These days, trucks are known more for their hauling capacity and power than their fuel economy, but that may be about to change. A recent article by the Automotive News finds automakers rushing to get their truck divisions on track to meet rising federal fuel economy standards for autos:
Automakers must reach an average fleet fuel economy of 35.5 miles per gallon by 2016. Light trucks -- which were half of all U.S. auto sales in the first 11 months of 2010 -- will have to get about 30 miles per gallon.
The corporate average fuel economy (CAFE) standard for 2010 is 29.2 miles per gallon. For light trucks alone, it is 24.9 miles per gallon, according to government data.
That's a tall order, especially since, according to the Automotive News article, "current pickups weigh an average of nearly 5,000 pounds."
To get to that 30 mpg number, automakers will likely use materials like aluminum to lighten up bulky truck bodies and high-tech drive trains to get good fuel economy without sacrificing the power truck owners want.
That drive to push fuel economy numbers higher in a relatively short timeframe sheds light on why Ford released a high-end turbocharged V-6 for its best-selling F-150 line in 2010 and began touting higher fuel economy in its commercials. Ford is clearly trying to get truck buyers used to the idea that smaller-displacement engines with better technology can provide good enough power to do the things trucks need to do.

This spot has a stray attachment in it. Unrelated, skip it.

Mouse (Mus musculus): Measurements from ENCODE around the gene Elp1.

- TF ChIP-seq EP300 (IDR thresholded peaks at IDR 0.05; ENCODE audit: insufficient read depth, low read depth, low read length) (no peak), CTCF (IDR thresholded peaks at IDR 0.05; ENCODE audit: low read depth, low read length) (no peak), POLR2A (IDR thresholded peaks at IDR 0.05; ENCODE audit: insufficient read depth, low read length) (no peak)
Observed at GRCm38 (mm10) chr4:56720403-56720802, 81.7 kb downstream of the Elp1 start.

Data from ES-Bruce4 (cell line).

One solution automakers may pursue to cut fuel consumption is more extensive use of diesel engines. I think you'll see diesels filtering down from the very top end of most truck lineups into more low- and mid-priced models. Obviously, those low- and mid-priced models won't be sporting turbo-diesel V-10s, but even a 6-cylinder diesel engine can generate plenty of torque, a key component in a truck's hauling capacity, and diesels generally get much better fuel economy than gas counterparts with similarly sized engines.
I see this push for greater fuel economy as a good thing for truck owners. Some truck aficionados will probably bemoan the loss of the all-steel bodies that have traditionally given trucks their do-anything toughness, and they'll have a point: Aluminum is softer than steel, and probably won't hold up quite as well to towing 15,000 pounds year after year. Also, the new technology and materials needed to shave up to 800 pounds off the curb weight of a new truck will probably make trucks more expensive.
But when the dust clears and automotive engineers have had a few years to work on the problem, the end result will likely be powerful, tough trucks that get double the fuel economy of their forebears. After all, with trucks and SUVs comprising about half of all vehicle sales in the U.S., automakers can't afford to produce trucks people don't want to buy.
And there will be a big benefit for car drivers as well: Lighter trucks mean less lethal collisions with smaller cars. I've talked to so many people who won't drive small, fuel-efficient cars because they fear collisions with behemoth trucks; maybe a "stealth" benefit of higher truck fuel economy standards will mean putting some of these fears to bed.